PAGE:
From Biodiversity to Ecodiversity: A Landscape-Ecology Approach to Conservation and Restoration
Article first published online: 7 APR 2006
Volume 2, Issue 3, pages 180–189, September 1994
How to Cite
Naveh, Z. (1994), From Biodiversity to Ecodiversity: A Landscape-Ecology Approach to Conservation and Restoration. Restoration Ecology, 2: 180–189. doi: 10.1111/j.1526-100X.1994.tb00065.x
- Issue published online: 7 APR 2006
- Article first published online: 7 APR 2006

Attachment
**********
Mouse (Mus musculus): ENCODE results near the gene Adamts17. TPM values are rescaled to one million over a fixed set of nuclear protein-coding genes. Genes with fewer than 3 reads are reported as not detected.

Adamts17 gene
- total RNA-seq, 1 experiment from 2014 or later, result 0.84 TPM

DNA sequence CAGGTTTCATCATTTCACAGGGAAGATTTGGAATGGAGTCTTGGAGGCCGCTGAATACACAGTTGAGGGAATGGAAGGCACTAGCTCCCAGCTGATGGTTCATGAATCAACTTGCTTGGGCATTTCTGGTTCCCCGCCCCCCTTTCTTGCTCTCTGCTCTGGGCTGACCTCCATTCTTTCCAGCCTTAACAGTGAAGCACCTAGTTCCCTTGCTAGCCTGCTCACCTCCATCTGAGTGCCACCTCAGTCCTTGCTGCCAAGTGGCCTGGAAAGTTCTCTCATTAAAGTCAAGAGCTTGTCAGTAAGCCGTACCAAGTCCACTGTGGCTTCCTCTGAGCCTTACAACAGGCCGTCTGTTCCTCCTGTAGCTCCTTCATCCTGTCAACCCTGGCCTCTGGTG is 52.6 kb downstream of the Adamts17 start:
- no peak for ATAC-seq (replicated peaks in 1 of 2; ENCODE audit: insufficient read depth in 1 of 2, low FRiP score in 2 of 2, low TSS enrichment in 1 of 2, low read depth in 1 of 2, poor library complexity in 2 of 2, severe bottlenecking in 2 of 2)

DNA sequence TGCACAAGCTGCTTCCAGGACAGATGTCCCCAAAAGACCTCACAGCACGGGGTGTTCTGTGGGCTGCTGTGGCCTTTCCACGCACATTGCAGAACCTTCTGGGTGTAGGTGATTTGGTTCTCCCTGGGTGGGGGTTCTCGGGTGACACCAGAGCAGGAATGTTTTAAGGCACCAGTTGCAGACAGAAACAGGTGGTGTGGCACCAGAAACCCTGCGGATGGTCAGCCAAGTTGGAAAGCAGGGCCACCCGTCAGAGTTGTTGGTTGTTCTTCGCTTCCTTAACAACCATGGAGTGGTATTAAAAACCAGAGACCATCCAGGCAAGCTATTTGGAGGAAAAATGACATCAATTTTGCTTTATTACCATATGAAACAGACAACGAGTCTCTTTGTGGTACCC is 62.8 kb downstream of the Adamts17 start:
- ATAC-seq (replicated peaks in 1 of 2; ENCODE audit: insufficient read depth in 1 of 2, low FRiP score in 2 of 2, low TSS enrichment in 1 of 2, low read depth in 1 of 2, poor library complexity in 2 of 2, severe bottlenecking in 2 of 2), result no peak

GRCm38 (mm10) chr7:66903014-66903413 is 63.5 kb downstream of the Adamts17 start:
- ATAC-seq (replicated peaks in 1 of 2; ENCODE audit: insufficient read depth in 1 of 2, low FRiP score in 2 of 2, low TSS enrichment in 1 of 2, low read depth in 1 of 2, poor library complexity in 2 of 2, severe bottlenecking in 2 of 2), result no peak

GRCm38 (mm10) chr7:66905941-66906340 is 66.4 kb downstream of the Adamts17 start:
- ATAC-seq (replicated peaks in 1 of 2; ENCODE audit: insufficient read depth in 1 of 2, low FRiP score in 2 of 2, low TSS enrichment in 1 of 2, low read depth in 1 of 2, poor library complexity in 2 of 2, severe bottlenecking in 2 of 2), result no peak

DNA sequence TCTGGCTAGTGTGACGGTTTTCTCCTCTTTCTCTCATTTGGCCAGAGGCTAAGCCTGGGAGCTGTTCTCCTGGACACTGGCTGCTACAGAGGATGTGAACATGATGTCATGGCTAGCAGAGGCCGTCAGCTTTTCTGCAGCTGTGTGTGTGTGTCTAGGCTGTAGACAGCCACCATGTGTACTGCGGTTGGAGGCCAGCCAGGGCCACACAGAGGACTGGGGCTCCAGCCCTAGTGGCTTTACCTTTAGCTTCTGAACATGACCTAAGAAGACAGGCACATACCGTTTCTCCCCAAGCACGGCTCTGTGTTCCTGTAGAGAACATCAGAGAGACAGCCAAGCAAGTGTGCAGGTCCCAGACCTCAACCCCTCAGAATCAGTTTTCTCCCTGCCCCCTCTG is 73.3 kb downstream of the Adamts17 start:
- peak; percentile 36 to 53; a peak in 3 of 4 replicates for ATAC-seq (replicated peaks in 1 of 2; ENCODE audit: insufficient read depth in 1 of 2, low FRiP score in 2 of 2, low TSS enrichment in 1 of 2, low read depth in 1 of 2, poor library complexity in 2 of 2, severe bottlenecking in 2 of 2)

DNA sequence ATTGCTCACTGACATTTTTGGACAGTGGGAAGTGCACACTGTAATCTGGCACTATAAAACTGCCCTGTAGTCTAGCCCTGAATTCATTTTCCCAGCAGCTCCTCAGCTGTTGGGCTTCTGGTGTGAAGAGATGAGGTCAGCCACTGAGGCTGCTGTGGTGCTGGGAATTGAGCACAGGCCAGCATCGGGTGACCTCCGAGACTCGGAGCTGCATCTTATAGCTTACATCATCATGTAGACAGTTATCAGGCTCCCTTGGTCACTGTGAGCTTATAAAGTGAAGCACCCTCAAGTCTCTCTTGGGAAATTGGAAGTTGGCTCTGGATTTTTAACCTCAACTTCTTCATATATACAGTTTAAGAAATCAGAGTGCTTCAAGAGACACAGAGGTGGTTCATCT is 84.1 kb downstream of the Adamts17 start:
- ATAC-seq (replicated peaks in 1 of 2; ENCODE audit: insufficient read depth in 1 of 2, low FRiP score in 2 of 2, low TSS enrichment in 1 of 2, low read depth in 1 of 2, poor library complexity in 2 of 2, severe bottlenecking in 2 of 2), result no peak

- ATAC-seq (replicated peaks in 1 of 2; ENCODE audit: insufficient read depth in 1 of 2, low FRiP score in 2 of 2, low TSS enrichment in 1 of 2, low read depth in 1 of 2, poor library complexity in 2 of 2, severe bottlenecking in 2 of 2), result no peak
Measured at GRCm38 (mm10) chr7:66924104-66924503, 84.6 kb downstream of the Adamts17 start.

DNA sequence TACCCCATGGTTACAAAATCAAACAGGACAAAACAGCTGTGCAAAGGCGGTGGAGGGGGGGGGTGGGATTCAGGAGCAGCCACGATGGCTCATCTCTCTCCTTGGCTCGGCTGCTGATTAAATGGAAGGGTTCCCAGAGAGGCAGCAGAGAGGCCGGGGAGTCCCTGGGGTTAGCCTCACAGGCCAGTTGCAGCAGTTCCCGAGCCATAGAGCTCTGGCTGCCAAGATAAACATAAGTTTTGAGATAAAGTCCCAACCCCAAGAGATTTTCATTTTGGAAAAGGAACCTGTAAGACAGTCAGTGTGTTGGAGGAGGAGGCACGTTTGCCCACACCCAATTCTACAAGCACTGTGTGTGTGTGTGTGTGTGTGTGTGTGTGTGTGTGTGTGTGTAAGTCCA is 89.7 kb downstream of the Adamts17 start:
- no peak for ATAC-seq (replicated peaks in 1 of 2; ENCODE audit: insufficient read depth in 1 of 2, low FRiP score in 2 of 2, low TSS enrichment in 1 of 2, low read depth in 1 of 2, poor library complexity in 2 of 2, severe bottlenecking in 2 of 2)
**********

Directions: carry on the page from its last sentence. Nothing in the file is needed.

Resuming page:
An environmental revolution is urgently needed that will lead to a post-industrial symbiosis between man and nature. This can be realized only if the present unrestrained biological impoverishment and neotechnological landscape degradation are replaced by the creation of healthy and attractive landscapes. Restorationists can fulfill a vital role in this process. They must broaden their scales from biodiversity restoration in small, protected nature islands to the large-scale restoration of natural and cultural landscapes. To achieve this they must restore not only the patterns of vegetation but also the processes that create these patterns, including human land uses. Their goal should be to restore the total biological, ecological, and cultural landscape diversity, or “ecodiversity,” and its intrinsic and instrumental values of highly valuable, endangered seminatural, agricultural and rural landscapes. For this purpose it is essential to maintain and restore the dynamic flow equilibrium between biodiversity, ecological, and cultural landscape heterogeneity, as influenced by human land uses, which occur at different spatial and temporal scales and intensities. Recent advances in landscape ecology should be utilized for broader assessment of ecodiversity, including proposed indices of ecodiversity, new techniques such as Intelligent Geographical Information Systems (IGIS), and Green Books for the holistic conservation and restoration of valuable endangered landscapes. Restoration ecology can make an important contribution to an urgently needed environmental revolution. This revolution should lead to a new symbiosis between man and nature by broadening the goal of vegetation restoration to ecological and cultural landscape restoration, and thereby to total landscape ecodiversity.